Just the other day, I was stuck a good three hours ahead of a football game at the national stadium. And like any starving Malaysian would, I got myself a Ramly burger from the many stalls set up.
I couldn’t wait to sink my teeth into a juicy and succulent patty, wedged in between two lightly buttered and toasted buns, with a good crunch of shredded lettuce and onions, topped with a generous dose of chilli and mayo.
And so, I hastily unwrapped it from its trademark wrapper, and took a good bite out of it.
Only to discover that it wasn’t genuine Ramly.
It was the most preposterous tasting patty, sandwiched in the driest bread I’ve ever tasted, and with a miserable dollop of chilli. It was nothing like the Ramly burger I knew, and was certainly one of the biggest letdowns in my culinary life.
And that was when I realised just how powerful the Ramly brand was.
I had not even sneaked a peek at the burger – I naturally assumed that it would taste good from the logo-embellished wrapper alone. I had formed immediate trust and faith in the logo itself, and expected it to be just as exceptional as my other experiences with Ramly products.
Which goes to show you just how strong the brand is.
Especially for one that has never banked on big budget TVCs and the like.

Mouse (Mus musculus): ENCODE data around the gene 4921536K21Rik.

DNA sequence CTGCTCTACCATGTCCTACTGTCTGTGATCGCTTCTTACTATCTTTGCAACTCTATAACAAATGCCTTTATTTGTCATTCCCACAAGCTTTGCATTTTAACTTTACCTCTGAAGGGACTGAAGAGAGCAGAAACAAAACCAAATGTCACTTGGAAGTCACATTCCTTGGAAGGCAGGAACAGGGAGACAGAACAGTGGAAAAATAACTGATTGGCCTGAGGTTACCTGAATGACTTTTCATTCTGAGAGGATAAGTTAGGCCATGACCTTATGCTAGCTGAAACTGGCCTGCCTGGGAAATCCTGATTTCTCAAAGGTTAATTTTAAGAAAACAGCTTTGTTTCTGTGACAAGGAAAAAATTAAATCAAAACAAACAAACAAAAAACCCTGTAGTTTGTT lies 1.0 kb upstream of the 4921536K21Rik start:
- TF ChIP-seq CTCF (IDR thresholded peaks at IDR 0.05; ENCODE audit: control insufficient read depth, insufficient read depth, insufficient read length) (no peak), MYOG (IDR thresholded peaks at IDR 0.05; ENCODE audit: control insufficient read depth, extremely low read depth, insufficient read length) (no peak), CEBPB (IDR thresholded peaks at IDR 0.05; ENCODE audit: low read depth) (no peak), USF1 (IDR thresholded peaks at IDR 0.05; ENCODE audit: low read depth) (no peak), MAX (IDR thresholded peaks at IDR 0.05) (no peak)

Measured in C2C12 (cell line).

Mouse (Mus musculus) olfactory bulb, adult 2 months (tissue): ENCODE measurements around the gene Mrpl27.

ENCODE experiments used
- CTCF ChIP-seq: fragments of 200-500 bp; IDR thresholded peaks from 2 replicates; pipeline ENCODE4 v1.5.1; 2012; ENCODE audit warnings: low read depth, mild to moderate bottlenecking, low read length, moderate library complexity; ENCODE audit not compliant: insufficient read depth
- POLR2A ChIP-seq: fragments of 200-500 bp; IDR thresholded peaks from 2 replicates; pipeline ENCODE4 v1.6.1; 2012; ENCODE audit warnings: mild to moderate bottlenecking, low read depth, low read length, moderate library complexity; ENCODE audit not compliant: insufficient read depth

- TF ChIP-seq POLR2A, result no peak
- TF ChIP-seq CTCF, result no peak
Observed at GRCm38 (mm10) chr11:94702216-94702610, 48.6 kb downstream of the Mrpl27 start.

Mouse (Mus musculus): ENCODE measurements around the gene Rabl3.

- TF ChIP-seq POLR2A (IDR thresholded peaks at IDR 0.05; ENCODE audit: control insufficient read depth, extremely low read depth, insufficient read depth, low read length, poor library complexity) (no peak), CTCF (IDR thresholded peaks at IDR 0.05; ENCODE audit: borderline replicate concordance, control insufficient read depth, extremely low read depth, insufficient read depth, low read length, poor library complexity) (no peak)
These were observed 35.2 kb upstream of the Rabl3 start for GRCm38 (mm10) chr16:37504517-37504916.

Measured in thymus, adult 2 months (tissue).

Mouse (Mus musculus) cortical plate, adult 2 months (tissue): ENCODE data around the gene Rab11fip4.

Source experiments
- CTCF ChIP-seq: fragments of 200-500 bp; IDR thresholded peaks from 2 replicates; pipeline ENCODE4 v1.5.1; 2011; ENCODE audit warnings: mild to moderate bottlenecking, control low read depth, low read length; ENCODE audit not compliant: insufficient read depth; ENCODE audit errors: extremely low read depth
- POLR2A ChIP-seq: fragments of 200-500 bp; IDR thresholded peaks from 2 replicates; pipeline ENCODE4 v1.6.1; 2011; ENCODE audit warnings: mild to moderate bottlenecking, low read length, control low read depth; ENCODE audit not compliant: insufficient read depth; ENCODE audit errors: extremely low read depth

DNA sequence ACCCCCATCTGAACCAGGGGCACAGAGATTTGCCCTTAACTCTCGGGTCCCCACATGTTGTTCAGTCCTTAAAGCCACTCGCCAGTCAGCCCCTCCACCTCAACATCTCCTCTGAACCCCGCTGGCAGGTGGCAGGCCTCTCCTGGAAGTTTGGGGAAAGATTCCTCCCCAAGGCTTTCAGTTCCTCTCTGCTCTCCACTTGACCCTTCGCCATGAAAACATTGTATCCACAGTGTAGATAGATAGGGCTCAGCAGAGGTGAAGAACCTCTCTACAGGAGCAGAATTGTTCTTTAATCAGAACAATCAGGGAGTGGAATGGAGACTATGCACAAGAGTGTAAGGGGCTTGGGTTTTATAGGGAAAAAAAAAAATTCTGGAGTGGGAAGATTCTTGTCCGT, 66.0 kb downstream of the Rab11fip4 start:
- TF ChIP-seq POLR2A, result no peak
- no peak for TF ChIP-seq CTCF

It has never claimed to have more meat than others.
It didn’t have Paris Hilton holding it, telling you“that’s hot”.
And it surely didn’t ask you to sacrifice your friends in exchange for one.
The secret behind their success?
Which we all know stems from the art of storytelling.
And what makes good stories? The truth.
The truth here is that Ramly burgers taste good, consistently. They’ve set themselves a standard that many of their patrons would expect upon taking a bite out of their burgers. They may vary slightly from one vendor to another, but they always taste pretty awesome and carry with them a distinctive flavour that’s unlike any other burgers out there.
Ramly is also driven by the collective consumer experience with the brand; from hunting down a Ramly burger stall that’s parked in front of the nearest 7-11, to ordering it just the way you like it, to watching it being prepared, to wolfing it down and picking up the greasy and sloppy leftovers off the wrapper.
And if people love it enough, they’ll sing praises about the brand. In time, it becomes a story worth telling and of course, a brand experience worth recommending.
Has your brand got an experience worth savouring?
How would your brand participate in the golden age of the geek?
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